Miami-Dade Commissioner Bruno Barreiro appears to have been pushed into an unexpected runoff early Wednesday morning after the county elections department finished counting absentee ballots that arrived on Election Day, which showed the incumbent missed winning an outright majority by 11 votes.
Late Tuesday night, it had appeared Barreiro had won reelection by a razor-thin nine votes over the majority needed to avoid a runoff. On Wednesday, an updated count showed Barreiro with 49.94 percent of the vote.
But the tally — and a runoff election — will not be certain until after the elections department counts provisional ballots — those cast by voters who didn’t have photo identification on Election Day. Provisional ballots are checked by the elections department’s canvassing board to see if the signatures match those in the department’s database.
“The only thing pending are the provisional ballots,” said Christina White, deputy supervisor of elections. “Those will be added once the canvassing board meets on Friday and determines which of them should be accepted.”
Barring any changes in the count, Barreiro, a 14-year incumbent, would head to a runoff against Luis Garcia, former fire chief and commissioner in Miami Beach and a former state representative, on Nov. 6. The election results will become final after the county’s elections canvassing board certifies the vote counts on all the races. The board meets at 9 a.m. on Friday.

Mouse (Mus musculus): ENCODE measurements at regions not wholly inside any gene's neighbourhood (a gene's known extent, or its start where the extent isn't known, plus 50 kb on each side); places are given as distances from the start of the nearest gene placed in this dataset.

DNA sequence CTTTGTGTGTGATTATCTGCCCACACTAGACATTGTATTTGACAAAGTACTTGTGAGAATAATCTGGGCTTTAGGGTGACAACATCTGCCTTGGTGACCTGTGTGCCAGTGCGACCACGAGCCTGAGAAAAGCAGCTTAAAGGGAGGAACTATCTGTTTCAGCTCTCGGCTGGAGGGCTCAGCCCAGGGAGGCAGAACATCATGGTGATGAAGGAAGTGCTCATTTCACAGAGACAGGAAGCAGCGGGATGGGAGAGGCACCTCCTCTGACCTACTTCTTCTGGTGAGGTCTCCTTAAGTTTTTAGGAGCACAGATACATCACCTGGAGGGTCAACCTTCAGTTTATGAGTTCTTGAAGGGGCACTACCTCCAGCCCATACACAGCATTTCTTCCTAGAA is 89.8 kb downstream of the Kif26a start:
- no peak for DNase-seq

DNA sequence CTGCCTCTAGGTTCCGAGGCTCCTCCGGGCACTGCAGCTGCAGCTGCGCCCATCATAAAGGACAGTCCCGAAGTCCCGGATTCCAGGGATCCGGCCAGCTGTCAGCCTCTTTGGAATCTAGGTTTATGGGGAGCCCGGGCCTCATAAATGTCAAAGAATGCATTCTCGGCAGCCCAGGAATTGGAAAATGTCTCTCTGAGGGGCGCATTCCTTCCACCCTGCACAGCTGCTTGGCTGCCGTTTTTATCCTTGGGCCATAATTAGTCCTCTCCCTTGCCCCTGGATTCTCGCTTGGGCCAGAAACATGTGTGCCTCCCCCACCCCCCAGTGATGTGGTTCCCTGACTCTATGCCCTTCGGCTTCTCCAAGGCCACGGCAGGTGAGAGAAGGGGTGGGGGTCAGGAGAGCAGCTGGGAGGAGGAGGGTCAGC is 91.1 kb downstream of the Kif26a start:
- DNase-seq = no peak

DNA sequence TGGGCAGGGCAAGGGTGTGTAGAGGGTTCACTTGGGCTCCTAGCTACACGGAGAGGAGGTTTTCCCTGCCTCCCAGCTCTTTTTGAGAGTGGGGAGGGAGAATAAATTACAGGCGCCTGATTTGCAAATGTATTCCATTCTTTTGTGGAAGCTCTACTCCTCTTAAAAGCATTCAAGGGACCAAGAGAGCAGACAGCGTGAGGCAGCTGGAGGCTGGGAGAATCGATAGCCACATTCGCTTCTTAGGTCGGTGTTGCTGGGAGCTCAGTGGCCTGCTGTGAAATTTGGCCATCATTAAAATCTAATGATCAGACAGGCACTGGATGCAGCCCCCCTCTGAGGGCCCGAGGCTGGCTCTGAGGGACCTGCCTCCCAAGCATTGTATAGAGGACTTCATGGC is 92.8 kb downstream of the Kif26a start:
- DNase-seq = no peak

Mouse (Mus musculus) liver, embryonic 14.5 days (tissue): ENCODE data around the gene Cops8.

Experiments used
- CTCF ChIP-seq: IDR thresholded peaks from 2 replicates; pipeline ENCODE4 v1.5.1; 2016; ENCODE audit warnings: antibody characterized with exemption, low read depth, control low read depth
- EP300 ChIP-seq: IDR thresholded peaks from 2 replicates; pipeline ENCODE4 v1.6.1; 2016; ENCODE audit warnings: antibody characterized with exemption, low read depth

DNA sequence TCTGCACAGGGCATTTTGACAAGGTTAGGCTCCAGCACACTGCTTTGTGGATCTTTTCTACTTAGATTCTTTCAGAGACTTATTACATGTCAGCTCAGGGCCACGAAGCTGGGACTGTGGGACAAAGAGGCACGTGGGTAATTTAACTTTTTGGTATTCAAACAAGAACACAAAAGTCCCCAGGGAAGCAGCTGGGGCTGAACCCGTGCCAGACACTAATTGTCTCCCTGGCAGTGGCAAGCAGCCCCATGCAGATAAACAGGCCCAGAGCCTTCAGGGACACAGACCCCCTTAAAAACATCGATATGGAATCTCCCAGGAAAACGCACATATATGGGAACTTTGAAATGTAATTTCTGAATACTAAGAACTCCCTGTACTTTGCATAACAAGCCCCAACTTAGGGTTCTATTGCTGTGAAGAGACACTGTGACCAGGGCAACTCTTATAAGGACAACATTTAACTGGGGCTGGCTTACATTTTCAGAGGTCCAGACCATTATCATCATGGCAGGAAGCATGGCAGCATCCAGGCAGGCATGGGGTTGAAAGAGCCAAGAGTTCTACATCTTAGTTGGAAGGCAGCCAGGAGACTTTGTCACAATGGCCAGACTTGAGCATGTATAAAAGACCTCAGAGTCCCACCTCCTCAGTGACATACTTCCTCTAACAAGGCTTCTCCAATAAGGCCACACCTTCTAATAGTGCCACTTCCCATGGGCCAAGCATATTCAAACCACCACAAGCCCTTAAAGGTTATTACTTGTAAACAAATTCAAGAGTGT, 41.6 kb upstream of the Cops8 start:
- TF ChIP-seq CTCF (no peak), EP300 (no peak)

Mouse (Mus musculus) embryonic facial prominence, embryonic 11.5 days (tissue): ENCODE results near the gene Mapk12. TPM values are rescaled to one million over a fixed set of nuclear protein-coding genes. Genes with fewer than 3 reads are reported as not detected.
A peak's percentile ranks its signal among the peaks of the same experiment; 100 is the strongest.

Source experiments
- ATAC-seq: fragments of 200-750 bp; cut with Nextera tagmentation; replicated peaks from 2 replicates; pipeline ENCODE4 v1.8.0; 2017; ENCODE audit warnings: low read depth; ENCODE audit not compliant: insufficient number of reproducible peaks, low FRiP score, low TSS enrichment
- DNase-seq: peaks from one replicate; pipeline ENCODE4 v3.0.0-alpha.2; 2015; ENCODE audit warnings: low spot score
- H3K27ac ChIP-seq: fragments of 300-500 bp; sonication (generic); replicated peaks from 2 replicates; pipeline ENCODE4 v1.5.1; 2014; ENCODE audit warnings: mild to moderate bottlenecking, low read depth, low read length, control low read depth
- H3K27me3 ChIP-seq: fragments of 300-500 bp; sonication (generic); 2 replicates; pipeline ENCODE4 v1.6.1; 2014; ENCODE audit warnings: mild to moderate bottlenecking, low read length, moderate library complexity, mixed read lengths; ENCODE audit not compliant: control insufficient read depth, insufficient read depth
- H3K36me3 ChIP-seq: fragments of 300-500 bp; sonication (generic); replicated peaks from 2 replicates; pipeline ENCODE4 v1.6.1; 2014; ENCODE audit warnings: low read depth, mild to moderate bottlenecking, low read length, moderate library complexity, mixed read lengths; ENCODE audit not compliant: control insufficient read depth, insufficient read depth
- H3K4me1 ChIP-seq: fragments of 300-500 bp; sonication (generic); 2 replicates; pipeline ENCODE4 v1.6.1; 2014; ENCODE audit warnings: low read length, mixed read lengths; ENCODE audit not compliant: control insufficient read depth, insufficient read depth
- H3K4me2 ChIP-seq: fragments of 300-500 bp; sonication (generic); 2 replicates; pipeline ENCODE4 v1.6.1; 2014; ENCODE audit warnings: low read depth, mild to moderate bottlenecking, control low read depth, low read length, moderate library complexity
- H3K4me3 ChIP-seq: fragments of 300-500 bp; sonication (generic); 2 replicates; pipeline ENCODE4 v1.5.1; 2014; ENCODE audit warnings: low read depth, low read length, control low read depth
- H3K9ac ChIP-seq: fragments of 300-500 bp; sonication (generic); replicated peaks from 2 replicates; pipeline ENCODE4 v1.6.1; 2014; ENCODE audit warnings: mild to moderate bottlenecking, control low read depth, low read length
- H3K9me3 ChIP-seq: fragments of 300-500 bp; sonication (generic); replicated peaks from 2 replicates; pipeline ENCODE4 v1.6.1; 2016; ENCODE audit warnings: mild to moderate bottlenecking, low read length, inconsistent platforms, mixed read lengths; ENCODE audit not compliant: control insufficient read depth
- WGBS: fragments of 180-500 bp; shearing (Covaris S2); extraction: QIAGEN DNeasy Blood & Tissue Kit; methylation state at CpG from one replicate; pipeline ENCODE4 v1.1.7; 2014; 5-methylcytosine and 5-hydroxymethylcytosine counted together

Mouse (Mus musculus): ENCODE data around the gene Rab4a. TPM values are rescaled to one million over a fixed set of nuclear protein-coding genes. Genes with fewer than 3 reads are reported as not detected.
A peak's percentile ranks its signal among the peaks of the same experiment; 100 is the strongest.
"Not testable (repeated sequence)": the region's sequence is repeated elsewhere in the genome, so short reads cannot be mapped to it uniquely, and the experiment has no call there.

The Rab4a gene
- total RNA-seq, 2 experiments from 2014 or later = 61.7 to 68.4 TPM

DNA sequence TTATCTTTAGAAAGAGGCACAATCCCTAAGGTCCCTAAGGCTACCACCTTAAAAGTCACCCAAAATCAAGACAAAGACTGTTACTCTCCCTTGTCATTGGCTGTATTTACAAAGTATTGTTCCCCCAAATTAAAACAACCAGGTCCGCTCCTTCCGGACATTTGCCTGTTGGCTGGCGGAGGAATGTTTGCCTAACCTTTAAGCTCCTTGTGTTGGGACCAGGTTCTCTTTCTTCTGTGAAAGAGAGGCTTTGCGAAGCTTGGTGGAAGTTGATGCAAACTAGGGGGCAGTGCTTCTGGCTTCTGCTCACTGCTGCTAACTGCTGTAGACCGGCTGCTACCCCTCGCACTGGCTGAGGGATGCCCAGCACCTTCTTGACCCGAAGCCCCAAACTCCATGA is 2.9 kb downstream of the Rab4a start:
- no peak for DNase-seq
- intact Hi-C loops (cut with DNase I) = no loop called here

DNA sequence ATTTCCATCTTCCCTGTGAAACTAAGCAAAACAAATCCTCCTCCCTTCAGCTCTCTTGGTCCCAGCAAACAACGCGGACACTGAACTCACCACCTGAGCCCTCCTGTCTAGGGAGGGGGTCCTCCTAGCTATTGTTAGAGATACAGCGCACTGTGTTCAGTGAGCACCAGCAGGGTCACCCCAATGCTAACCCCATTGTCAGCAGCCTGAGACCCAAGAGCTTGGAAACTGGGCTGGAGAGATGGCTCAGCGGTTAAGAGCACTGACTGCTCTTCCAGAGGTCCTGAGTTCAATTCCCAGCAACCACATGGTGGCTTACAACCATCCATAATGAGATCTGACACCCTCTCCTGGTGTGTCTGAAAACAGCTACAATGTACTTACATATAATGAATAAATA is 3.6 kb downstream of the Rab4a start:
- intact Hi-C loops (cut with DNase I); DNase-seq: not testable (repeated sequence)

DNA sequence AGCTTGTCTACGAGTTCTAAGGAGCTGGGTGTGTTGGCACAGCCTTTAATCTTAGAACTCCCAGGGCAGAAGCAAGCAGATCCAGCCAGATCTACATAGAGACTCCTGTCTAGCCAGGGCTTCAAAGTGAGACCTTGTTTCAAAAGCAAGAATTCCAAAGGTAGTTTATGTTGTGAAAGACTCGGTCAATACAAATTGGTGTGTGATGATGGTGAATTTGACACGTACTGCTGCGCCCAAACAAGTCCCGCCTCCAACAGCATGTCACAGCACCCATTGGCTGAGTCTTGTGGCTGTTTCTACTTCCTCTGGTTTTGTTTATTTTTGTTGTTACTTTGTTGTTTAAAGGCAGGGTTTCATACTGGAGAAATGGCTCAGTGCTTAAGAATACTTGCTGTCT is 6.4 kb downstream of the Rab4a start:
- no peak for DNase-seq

“We heard the issue and we’re waiting for the canvassing board to get together,” Barreiro said Wednesday morning. “We’re looking into a possible recount, but I don’t have the specifics of how that works.”
Another commission incumbent, Audrey Edmonson was also forced into a rare runoff Tuesday. And filling the seat being vacated by Commission Chairman Joe Martinez — who lost his bid for the mayor’s post — will require a runoff as well.
With the exception of the Barreiro-Garcia runoff, the four-challenger slate supported by auto magnate Norman Braman was vanquished.
The billionaire, who successfully orchestrated the removal of County Mayor Carlos Alvarez last year, kept tabs on the results while vacationing in Europe aboard his 175-foot yacht, The Kisses.
“The whole effort of mine was to give the voters a choice,” Braman said. “It’s one of the few times the incumbents got a challenge.”
In the other commission races, incumbent Barbara Jordan bested challenger Shirley Gibson, and Dennis Moss easily won reelection.
Edmonson, who went from Eastern Airlines flight attendant to El Portal mayor before winning a commission seat in 2005, was pushed to the limit by challenger Keon Hardemon, a 29-year-old University of Miami law school graduate and public defender whose family is politically powerful in Liberty City.
With a strong showing in debates, a healthy bank account and no beef with Braman, Hardemon was able to push Braman-backed candidate Alison Austin aside. He will face off against Edmonson Nov. 6.
As a DJ played music and supporters nibbled ham and cheese sandwiches, Hardemon said the outcome was exactly what he had planned for. He said Edmonson has failed District 3 by trying to privatize troubled Jackson Memorial Hospital and voting for public financing of the Miami Marlins stadium.